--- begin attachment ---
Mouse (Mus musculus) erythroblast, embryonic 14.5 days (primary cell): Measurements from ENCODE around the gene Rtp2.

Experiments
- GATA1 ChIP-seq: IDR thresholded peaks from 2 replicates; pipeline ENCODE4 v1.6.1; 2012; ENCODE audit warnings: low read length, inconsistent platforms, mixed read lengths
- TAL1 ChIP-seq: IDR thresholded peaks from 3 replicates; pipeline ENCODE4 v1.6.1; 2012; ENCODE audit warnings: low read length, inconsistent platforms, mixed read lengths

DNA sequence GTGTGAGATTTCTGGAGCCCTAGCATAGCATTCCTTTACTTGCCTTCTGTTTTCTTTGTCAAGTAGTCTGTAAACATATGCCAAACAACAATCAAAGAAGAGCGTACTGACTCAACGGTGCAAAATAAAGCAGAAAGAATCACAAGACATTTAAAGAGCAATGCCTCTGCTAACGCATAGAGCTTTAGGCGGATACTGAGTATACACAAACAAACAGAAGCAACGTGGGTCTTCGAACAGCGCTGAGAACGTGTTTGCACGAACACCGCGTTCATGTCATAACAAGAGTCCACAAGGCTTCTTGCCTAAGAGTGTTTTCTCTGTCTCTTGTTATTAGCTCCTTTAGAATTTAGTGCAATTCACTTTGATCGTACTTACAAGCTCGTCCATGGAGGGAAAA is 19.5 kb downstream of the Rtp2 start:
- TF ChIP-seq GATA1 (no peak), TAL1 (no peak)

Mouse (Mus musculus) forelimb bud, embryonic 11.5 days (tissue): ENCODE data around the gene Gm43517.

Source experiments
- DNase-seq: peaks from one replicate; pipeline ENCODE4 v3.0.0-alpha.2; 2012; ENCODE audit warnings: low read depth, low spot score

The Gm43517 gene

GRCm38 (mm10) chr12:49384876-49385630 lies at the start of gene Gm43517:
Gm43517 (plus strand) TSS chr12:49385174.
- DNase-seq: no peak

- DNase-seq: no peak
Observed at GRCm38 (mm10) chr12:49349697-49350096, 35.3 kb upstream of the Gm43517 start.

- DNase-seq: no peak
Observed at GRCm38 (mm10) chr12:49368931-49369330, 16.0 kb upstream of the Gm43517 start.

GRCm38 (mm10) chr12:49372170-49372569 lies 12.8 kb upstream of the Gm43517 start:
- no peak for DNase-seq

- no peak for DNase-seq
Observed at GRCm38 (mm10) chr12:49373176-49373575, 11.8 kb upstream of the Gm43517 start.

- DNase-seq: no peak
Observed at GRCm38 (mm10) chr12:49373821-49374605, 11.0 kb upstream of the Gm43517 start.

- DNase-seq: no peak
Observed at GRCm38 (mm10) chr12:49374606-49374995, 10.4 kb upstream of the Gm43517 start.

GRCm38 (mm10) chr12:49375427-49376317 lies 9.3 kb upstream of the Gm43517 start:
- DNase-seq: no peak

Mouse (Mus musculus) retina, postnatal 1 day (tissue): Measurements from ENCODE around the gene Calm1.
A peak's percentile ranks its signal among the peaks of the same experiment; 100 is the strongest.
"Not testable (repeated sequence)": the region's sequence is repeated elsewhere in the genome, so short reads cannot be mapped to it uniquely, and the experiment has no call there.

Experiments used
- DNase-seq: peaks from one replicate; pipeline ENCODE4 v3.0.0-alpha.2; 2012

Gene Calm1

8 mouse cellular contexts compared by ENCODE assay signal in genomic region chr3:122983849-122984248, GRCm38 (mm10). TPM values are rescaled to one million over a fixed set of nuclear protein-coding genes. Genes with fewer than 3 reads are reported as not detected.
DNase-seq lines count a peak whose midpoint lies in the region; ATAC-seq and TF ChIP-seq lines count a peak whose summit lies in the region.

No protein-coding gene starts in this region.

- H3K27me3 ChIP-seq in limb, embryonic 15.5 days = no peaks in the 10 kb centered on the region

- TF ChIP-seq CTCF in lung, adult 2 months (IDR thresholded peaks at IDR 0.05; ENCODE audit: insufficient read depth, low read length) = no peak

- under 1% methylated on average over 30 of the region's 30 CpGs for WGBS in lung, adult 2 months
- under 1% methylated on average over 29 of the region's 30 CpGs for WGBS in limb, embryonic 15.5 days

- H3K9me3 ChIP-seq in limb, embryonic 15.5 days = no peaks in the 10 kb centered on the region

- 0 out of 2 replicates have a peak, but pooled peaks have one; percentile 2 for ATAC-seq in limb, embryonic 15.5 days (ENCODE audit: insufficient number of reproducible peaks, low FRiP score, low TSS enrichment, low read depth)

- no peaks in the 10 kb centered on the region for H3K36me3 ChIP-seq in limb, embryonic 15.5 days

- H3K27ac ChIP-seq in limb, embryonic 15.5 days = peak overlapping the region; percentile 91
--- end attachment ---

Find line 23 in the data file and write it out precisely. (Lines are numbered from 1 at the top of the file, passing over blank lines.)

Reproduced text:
Observed at GRCm38 (mm10) chr12:49373821-49374605, 11.0 kb upstream of the Gm43517 start.